Read more at http://thejournal.com/articles/2014/01/08/dekalb-county-district-goes-wireless-from-border-to-border.aspx#6MlJZz6m5vchTXRY.99

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53 Responses to DeKalb County District Goes Wireless from Border to Border

  1. howdy1942 says:

    @Around the water cooler – I think all of us in Dekalb County appreciate teachers like you – no teacher should ever have had to take money out of his/her pocket to provide basic equipment, but I know that is done because you care.

    @Dekalbite2 – you make a great point! Those boards got installed most likely because the parents wanted them in the classroom. The point is that local communities would care more about classroom requirements and work to meet them. As it is now, Dekalb County is just too large geographically, its school system is too large, and the management is just not capable of meeting the basic needs. I also think that this point is the one that the Druid Hills community was seeking to address in its Petition for a school. Most likely, classroom requirement would be a top priority for them and other similar communities as opposed to the administrative priorities of the DCSS.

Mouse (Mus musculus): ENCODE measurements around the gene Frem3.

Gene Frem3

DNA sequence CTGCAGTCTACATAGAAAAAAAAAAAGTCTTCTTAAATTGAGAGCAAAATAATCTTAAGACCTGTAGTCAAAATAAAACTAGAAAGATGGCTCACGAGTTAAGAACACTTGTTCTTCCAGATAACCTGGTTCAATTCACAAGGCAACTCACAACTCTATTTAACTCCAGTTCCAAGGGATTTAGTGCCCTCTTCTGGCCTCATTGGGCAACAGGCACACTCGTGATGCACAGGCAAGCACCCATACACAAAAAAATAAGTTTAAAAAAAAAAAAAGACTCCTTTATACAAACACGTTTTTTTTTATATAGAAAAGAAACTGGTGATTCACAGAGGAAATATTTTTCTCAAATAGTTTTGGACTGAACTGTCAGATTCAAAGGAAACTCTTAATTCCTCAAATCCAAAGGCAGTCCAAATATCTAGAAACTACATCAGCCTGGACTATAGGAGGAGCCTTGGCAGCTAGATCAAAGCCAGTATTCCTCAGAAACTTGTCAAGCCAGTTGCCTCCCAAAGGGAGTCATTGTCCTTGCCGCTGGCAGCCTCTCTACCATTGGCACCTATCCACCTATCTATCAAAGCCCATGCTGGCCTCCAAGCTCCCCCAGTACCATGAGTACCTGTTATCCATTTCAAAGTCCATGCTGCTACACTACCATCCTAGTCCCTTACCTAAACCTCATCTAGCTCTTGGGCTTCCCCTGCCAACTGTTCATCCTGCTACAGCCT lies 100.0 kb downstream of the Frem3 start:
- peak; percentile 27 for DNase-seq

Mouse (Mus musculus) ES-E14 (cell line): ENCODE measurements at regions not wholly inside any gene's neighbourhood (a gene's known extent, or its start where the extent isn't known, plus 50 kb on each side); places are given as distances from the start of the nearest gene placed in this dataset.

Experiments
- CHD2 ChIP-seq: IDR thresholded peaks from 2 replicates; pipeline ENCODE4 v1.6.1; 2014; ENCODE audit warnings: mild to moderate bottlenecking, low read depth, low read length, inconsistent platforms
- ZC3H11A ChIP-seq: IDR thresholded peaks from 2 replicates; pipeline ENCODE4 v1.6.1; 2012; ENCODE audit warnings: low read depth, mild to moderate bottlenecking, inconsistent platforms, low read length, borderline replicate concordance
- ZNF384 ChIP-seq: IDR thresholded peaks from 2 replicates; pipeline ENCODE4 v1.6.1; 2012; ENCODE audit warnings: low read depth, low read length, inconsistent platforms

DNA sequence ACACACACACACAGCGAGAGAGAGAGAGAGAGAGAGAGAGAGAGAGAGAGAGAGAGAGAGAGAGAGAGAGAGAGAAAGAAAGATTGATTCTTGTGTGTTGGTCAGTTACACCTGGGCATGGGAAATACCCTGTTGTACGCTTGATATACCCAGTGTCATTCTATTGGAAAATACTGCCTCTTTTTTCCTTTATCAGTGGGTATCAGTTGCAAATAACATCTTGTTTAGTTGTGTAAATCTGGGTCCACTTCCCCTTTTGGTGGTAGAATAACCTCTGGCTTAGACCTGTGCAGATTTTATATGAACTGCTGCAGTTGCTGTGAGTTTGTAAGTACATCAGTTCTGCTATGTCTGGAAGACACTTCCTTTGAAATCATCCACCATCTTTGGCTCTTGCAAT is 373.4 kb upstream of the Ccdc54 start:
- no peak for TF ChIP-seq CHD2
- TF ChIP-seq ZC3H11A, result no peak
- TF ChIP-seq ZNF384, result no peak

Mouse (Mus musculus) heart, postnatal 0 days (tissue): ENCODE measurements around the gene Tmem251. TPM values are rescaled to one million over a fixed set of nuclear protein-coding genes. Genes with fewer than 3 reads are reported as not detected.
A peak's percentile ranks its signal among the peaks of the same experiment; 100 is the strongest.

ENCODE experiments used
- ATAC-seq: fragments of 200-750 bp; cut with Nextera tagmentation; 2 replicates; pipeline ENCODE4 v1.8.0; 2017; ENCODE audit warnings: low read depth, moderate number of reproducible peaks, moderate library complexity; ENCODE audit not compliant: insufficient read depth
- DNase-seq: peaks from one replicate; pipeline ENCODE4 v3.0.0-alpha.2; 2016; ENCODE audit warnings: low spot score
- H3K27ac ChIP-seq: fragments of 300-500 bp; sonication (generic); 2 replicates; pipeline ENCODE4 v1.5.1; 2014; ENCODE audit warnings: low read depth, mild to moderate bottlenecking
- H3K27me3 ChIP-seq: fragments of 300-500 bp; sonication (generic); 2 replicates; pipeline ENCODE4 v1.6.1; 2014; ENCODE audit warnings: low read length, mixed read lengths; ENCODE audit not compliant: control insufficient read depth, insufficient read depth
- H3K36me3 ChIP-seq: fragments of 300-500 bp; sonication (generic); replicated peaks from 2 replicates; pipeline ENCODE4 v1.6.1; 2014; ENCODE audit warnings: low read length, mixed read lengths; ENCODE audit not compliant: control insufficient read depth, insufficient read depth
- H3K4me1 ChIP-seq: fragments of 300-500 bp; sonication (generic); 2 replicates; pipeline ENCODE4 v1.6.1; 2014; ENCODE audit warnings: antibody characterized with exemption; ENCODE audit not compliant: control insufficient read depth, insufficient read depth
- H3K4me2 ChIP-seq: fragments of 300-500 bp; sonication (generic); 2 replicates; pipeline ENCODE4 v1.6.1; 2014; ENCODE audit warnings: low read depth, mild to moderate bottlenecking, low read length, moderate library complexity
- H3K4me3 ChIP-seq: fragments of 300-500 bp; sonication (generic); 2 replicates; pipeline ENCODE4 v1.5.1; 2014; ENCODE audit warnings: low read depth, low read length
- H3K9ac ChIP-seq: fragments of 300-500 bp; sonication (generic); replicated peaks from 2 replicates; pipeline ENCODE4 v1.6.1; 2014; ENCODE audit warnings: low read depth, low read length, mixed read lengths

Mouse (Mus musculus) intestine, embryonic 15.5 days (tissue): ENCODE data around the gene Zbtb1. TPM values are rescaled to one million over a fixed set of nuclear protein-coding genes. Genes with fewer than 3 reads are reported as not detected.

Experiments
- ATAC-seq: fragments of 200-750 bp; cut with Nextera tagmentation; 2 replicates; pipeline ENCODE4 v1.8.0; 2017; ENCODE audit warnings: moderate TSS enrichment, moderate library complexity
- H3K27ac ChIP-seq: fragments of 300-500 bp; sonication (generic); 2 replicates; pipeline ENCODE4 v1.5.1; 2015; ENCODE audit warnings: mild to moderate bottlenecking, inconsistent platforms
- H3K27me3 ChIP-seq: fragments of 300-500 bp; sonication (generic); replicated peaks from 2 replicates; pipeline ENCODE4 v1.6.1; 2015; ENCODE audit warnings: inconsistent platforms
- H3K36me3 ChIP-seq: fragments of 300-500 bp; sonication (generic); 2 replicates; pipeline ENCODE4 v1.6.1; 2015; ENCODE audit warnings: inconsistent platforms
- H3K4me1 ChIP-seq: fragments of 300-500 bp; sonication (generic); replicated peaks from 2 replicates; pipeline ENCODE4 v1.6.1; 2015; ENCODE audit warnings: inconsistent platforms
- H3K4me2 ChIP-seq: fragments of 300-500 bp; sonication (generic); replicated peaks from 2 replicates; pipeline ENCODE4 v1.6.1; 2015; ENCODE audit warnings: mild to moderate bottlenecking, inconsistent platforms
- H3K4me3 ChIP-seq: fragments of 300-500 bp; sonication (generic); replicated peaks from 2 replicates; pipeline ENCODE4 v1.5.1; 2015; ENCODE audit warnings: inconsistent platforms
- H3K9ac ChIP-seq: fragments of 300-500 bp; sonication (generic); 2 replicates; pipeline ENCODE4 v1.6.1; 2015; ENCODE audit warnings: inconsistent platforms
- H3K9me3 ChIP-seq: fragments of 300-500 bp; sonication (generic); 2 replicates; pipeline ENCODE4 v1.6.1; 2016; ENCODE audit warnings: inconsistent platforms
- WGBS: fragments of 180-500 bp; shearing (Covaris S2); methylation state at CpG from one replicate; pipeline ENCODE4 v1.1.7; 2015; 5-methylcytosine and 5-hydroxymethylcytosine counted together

I’d be delighted to assist in installing any new computers in the classroom and insuring that we do have a working wireless access system to the Internet and other learning facilities for those computers, but I want to start in my local community. Those kids and their parents are my neighbors. And my reward would be seeing them use those facilities and not in tooting my own horn.

  2. midvaledad says:

    According to Dr. Brantley, trailers get a different model, a portable one that isn’t hard wired through the ceiling. That is why there is a difference in costs between the two.